From the beginning of human civilisation, our ancestors had mostly preferred river banks to settle. Rivers are dual in nature. On the one hand, their fertile plains are extensively exploited for farming and their courses are used for mobility and trade. On the other hand, rivers periodically bring catastrophes through floods damaging livelihood in no time.
It was through river-based trade India witnessed the second urbanisation around the middle of 1st millennium BCE in the region of the Ganges in North India. Buddhism was also spread through merchants and traders along the major river basins. Through river trade Srenis or Sresthis (trade guilds) had carried out the business of trade commodities, the major item being ceramics or pottery.
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There were different kinds of luxury and everyday use of pottery traded in Ancient India. Among the luxurious pottery, Northern Black Polished Wares (dish and bowl) were in high demand. It had reached to a large part of the Subcontinent through river trade. These were used among emerging aristocrats and elites as symbols of status in Ancient India.
Two millennia have passed. It is difficult to visualize with 100% accuracy the mechanism of Early Historic Pottery trade – how were the ceramics made, who made them, how were they bartered or sold through river trade, what kinds of watercraft were used and so on.
Majuli is world’s second largest river island located in the newly created Majuli District in Upper Assam on the banks of Brahmaputra. To reach Majuli one has to take ferry service from Koklimukh Ghat at a distance of 15 km from Jorhat Town, which is connected by both rail, bus and air services. It takes about 1 hour 30 minutes to reach Majuli. Salmora Village is about 25 km from Gormur, the heart of Majuli Island. While at Majuli visit various Namghars, a Vaishnava institution established by 16th century Saint Sankardev. Bicycles are the best options to commute within Majuli in one’s own pace. Hummingbird School is located in remote Kulamuha Village. Pathorichuk is yet another Mishing Village which can be reached after crossing three wooden bridges over a river. You can also have a boat ride in beels and rivers at your own pace. While at Majuli visit Samagri Satra for the masks. Made of bamboo and dried cow dungs these masks depict special characters and used in various religious dramas called Bawna. For a gastronomic experience try patta dia mas (fish backed in banana leaf), chicken kharika (chicken roasted in sticks) and fish curry (Oo Tenga Mas Jul) along with fresh vegetables.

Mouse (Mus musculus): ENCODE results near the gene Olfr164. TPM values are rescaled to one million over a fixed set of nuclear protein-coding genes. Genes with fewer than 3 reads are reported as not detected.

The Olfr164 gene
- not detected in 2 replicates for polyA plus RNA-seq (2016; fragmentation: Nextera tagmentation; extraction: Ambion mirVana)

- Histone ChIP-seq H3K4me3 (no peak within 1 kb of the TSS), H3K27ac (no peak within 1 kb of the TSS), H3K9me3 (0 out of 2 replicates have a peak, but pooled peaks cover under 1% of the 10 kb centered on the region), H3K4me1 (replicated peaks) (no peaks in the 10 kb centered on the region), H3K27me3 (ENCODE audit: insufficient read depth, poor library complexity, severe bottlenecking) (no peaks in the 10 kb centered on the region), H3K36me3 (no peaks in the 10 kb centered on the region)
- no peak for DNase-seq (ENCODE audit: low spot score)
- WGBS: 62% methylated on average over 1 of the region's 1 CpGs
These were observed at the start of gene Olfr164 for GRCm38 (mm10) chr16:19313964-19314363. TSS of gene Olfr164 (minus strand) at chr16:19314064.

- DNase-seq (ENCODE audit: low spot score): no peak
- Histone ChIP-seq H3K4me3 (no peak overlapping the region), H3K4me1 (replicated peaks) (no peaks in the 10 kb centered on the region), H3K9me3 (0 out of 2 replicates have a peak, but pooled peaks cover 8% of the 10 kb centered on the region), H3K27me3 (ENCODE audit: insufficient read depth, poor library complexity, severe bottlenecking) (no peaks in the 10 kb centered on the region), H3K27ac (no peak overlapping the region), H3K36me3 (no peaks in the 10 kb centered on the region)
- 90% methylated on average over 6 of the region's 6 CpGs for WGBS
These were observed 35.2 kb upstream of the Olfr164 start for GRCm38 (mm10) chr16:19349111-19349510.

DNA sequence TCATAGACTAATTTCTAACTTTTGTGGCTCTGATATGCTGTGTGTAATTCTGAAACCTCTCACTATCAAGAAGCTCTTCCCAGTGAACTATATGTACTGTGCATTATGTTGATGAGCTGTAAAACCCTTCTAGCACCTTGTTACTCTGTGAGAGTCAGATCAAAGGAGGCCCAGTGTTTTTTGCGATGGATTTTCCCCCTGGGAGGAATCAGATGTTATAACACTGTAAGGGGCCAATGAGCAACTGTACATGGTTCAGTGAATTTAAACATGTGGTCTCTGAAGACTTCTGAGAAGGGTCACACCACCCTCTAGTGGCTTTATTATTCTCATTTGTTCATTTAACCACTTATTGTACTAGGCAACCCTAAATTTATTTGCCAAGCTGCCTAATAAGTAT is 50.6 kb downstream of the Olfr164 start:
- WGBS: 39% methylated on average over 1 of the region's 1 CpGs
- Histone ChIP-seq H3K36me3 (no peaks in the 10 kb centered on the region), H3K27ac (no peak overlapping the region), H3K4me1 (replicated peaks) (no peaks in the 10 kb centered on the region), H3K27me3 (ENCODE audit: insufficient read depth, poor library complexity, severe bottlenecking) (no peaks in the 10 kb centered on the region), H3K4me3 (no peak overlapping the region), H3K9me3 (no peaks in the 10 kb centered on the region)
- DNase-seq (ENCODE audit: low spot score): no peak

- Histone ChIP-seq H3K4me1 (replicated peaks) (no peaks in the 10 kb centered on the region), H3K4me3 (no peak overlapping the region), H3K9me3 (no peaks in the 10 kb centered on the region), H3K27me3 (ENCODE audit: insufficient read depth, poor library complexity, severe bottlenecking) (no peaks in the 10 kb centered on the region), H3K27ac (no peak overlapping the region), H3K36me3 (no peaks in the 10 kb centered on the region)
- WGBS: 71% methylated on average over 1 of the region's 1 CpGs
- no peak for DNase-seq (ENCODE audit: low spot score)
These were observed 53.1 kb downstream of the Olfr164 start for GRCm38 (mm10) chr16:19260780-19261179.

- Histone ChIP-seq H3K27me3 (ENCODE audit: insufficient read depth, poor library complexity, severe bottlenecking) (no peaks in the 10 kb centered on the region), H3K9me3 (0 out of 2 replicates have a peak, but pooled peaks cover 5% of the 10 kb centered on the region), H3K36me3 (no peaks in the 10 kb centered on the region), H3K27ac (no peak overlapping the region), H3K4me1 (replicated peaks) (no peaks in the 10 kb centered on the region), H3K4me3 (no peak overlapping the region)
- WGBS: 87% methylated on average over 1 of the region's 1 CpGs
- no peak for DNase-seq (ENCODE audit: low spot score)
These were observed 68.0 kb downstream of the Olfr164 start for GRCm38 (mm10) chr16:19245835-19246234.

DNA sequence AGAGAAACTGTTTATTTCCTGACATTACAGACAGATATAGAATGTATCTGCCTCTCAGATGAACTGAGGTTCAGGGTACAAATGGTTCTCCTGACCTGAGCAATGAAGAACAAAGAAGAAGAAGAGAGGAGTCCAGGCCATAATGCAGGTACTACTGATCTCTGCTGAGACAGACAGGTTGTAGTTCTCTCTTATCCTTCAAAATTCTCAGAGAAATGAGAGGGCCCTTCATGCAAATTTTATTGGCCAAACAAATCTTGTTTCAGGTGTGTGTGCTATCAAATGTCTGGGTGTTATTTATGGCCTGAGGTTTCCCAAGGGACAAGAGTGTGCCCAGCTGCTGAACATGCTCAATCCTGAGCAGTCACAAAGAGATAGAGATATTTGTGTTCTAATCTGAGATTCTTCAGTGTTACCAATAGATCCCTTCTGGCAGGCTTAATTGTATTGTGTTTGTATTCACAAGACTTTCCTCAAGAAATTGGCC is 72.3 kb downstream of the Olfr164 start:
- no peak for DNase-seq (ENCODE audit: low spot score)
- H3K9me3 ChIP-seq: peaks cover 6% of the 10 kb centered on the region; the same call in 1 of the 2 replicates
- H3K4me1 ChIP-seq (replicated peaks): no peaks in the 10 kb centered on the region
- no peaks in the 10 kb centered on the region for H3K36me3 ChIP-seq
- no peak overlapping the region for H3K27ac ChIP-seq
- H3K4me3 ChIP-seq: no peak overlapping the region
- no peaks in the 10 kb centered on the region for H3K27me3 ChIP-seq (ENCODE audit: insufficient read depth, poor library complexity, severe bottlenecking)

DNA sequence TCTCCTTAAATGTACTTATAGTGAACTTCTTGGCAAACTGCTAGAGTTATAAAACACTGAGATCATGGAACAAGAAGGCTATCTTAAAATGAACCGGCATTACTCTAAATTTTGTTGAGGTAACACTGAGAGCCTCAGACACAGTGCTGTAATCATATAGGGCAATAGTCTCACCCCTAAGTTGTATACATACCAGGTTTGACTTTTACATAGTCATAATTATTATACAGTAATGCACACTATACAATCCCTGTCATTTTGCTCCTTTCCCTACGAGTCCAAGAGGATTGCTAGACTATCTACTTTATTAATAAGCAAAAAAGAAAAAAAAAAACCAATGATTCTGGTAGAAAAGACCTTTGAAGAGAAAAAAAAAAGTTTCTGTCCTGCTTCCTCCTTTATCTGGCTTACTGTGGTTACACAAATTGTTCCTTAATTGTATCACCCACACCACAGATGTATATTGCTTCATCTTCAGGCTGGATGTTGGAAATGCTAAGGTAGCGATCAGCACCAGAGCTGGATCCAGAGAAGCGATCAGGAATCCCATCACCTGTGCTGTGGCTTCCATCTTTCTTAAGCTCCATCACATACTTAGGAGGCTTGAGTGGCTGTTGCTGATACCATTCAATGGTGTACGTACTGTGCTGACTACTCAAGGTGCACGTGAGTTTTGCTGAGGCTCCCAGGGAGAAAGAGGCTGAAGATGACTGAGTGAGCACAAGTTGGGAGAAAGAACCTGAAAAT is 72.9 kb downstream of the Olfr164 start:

Salmora village in the southeast corner of Majuli Island on the bank of mighty Brahmaputra has somehow kept the historic tradition alive. Close to Dakshinpath Satra, the Kumar potters of Salmora make handmade pottery and supply them to various villages inhabited by Mising community apart from Assamese villages through river trade. They also make watercraft for sailing in the Brahmaputra and its tributaries. Size and shape of boats vary depending upon its usage in various kinds of water bodies including ponds and swamps. The business of pottery is partly through the barter system and partly through direct selling.
Misings use them to make and store apong (rice beer) and in return provide black grams and other food items to Kumar Potters.